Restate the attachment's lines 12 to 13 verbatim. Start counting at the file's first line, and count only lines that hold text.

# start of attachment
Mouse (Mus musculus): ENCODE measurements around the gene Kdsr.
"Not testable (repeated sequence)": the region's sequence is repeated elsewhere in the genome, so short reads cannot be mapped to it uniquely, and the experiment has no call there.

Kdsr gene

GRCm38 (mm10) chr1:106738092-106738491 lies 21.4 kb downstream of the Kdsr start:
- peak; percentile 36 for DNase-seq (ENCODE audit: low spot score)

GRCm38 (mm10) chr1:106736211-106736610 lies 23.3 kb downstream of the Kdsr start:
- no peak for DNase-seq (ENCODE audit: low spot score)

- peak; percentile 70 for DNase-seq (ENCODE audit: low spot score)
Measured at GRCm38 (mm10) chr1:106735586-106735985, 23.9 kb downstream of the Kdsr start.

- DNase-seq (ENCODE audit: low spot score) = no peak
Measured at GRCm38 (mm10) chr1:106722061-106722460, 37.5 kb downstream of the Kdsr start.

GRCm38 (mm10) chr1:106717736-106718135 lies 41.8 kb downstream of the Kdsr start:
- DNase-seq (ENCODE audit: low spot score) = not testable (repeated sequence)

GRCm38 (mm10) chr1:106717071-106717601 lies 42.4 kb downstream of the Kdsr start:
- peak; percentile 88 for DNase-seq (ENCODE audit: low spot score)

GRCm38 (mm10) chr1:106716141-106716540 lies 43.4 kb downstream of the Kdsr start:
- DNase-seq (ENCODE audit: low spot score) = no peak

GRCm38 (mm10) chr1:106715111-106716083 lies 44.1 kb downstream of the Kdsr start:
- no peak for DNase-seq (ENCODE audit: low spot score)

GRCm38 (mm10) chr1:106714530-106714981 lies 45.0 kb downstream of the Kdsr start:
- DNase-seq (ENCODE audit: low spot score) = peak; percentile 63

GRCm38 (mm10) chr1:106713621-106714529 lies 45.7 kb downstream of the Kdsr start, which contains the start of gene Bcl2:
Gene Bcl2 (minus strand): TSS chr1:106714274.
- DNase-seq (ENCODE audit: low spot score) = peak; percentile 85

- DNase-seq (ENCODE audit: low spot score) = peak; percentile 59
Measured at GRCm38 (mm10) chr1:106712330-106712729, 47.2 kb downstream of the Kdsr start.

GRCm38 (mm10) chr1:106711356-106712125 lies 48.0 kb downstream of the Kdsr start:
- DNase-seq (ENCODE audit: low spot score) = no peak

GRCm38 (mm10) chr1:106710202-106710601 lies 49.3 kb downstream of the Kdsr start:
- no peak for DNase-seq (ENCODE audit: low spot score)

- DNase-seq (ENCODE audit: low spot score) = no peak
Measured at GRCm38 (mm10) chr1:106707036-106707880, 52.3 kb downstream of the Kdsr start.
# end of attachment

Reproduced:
GRCm38 (mm10) chr1:106717736-106718135 lies 41.8 kb downstream of the Kdsr start:
- DNase-seq (ENCODE audit: low spot score) = not testable (repeated sequence)